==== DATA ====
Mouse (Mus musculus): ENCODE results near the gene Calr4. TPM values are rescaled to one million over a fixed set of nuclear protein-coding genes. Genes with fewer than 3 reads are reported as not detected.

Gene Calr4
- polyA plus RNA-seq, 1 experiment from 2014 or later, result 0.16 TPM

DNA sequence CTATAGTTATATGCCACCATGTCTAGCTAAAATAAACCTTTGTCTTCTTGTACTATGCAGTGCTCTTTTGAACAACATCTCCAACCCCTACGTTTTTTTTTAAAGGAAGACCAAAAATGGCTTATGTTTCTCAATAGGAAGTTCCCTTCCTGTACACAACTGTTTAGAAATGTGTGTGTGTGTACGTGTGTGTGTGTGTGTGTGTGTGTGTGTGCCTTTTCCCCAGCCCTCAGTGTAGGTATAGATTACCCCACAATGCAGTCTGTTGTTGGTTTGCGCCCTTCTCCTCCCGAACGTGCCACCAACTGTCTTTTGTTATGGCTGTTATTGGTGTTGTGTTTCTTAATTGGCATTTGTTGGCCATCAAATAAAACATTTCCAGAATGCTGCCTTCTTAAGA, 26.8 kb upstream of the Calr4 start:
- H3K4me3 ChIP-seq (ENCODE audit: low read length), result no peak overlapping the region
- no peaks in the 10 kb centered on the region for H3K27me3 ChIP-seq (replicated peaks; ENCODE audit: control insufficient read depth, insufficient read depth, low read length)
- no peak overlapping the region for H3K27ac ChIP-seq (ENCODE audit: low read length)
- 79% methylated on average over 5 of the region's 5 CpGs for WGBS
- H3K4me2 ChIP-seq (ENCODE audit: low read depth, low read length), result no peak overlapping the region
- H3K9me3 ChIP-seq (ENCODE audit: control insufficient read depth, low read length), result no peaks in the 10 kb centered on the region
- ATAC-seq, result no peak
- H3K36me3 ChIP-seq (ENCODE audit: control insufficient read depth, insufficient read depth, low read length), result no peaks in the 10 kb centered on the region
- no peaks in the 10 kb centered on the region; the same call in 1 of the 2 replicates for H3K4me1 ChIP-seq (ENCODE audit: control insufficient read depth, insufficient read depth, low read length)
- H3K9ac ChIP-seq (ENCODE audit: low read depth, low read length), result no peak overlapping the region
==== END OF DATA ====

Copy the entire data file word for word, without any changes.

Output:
Mouse (Mus musculus): ENCODE results near the gene Calr4. TPM values are rescaled to one million over a fixed set of nuclear protein-coding genes. Genes with fewer than 3 reads are reported as not detected.

Gene Calr4
- polyA plus RNA-seq, 1 experiment from 2014 or later, result 0.16 TPM

DNA sequence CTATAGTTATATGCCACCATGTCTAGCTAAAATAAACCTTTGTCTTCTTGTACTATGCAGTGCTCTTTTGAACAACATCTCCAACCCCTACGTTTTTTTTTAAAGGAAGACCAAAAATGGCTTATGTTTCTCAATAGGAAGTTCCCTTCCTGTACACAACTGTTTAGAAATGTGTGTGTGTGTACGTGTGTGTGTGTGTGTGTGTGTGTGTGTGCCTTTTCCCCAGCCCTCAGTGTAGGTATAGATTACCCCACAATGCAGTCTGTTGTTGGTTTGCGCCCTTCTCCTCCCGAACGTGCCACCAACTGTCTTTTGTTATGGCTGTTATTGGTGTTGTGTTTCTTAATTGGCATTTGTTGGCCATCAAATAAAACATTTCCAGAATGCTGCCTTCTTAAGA, 26.8 kb upstream of the Calr4 start:
- H3K4me3 ChIP-seq (ENCODE audit: low read length), result no peak overlapping the region
- no peaks in the 10 kb centered on the region for H3K27me3 ChIP-seq (replicated peaks; ENCODE audit: control insufficient read depth, insufficient read depth, low read length)
- no peak overlapping the region for H3K27ac ChIP-seq (ENCODE audit: low read length)
- 79% methylated on average over 5 of the region's 5 CpGs for WGBS
- H3K4me2 ChIP-seq (ENCODE audit: low read depth, low read length), result no peak overlapping the region
- H3K9me3 ChIP-seq (ENCODE audit: control insufficient read depth, low read length), result no peaks in the 10 kb centered on the region
- ATAC-seq, result no peak
- H3K36me3 ChIP-seq (ENCODE audit: control insufficient read depth, insufficient read depth, low read length), result no peaks in the 10 kb centered on the region
- no peaks in the 10 kb centered on the region; the same call in 1 of the 2 replicates for H3K4me1 ChIP-seq (ENCODE audit: control insufficient read depth, insufficient read depth, low read length)
- H3K9ac ChIP-seq (ENCODE audit: low read depth, low read length), result no peak overlapping the region